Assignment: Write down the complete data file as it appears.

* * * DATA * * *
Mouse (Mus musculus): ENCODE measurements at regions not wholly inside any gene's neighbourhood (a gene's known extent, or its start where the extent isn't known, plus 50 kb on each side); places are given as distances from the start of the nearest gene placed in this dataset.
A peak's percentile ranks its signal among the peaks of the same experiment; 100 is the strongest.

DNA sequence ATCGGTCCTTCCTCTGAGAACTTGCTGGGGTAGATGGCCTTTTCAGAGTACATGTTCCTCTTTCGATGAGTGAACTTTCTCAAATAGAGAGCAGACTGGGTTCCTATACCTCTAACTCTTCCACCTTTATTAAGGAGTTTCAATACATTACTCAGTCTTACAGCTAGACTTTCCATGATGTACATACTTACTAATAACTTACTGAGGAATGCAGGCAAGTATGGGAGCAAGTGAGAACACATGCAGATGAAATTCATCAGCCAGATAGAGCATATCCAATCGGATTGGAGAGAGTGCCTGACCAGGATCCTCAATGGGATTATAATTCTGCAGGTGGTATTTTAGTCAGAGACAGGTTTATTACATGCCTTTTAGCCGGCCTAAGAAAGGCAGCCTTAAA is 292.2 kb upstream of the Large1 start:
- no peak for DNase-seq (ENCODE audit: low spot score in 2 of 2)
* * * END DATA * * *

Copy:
Mouse (Mus musculus): ENCODE measurements at regions not wholly inside any gene's neighbourhood (a gene's known extent, or its start where the extent isn't known, plus 50 kb on each side); places are given as distances from the start of the nearest gene placed in this dataset.
A peak's percentile ranks its signal among the peaks of the same experiment; 100 is the strongest.

DNA sequence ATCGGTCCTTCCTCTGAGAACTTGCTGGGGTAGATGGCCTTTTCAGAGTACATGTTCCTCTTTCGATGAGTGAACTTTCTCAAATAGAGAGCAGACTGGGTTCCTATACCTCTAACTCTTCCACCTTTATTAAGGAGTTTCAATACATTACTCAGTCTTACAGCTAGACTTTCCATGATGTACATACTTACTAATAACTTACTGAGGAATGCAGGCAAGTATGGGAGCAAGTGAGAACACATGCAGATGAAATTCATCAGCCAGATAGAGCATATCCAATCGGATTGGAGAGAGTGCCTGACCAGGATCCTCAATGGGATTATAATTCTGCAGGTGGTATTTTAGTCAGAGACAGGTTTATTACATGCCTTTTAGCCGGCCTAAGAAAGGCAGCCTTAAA is 292.2 kb upstream of the Large1 start:
- no peak for DNase-seq (ENCODE audit: low spot score in 2 of 2)